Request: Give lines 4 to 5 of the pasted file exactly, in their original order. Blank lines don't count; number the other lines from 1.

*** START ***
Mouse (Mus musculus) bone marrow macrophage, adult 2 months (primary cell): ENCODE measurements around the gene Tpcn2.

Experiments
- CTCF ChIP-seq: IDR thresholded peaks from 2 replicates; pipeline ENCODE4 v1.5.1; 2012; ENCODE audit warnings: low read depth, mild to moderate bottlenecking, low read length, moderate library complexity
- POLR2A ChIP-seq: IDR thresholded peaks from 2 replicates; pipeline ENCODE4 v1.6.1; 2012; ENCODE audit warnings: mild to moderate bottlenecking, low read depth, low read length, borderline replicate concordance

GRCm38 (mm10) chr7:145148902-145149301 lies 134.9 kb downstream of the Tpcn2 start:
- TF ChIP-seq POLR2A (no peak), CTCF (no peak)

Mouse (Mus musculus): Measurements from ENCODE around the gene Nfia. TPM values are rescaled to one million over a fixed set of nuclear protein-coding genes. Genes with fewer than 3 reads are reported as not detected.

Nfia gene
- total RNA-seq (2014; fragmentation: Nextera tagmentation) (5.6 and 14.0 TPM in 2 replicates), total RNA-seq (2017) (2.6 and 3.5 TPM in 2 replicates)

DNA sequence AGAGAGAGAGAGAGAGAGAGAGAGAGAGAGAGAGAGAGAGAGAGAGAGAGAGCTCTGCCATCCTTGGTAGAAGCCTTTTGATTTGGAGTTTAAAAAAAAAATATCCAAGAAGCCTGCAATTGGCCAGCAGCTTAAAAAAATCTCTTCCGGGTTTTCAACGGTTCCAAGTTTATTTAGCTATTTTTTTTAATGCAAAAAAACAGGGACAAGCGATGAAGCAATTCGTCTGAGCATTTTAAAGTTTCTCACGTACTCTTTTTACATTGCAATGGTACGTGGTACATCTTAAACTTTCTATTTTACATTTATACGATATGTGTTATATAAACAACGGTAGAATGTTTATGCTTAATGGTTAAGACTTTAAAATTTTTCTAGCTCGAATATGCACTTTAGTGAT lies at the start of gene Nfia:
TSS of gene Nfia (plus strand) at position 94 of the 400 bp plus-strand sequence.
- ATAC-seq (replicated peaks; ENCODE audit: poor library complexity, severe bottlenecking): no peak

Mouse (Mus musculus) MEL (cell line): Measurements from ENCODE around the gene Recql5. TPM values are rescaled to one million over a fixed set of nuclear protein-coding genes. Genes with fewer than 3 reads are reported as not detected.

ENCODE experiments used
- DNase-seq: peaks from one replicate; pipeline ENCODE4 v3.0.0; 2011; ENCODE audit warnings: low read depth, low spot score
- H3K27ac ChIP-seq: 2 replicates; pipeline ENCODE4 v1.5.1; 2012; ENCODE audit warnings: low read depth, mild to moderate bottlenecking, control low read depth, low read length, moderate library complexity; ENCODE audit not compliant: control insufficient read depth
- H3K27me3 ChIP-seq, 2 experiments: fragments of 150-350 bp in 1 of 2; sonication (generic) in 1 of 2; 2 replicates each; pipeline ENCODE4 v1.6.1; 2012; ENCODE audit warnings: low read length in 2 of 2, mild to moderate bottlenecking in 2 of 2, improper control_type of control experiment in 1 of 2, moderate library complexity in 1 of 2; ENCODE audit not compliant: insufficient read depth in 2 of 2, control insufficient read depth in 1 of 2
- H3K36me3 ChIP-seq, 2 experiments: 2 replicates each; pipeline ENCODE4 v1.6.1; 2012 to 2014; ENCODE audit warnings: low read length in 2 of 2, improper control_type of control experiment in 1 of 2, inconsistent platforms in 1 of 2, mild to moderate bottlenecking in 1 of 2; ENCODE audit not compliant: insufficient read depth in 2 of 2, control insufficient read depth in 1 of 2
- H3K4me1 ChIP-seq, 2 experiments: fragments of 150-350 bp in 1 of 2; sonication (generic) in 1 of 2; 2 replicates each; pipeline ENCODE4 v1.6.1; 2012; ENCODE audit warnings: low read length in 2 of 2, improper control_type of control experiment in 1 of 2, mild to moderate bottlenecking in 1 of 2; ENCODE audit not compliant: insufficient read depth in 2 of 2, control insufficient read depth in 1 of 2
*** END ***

- POLR2A ChIP-seq: IDR thresholded peaks from 2 replicates; pipeline ENCODE4 v1.6.1; 2012; ENCODE audit warnings: mild to moderate bottlenecking, low read depth, low read length, borderline replicate concordance

GRCm38 (mm10) chr7:145148902-145149301 lies 134.9 kb downstream of the Tpcn2 start: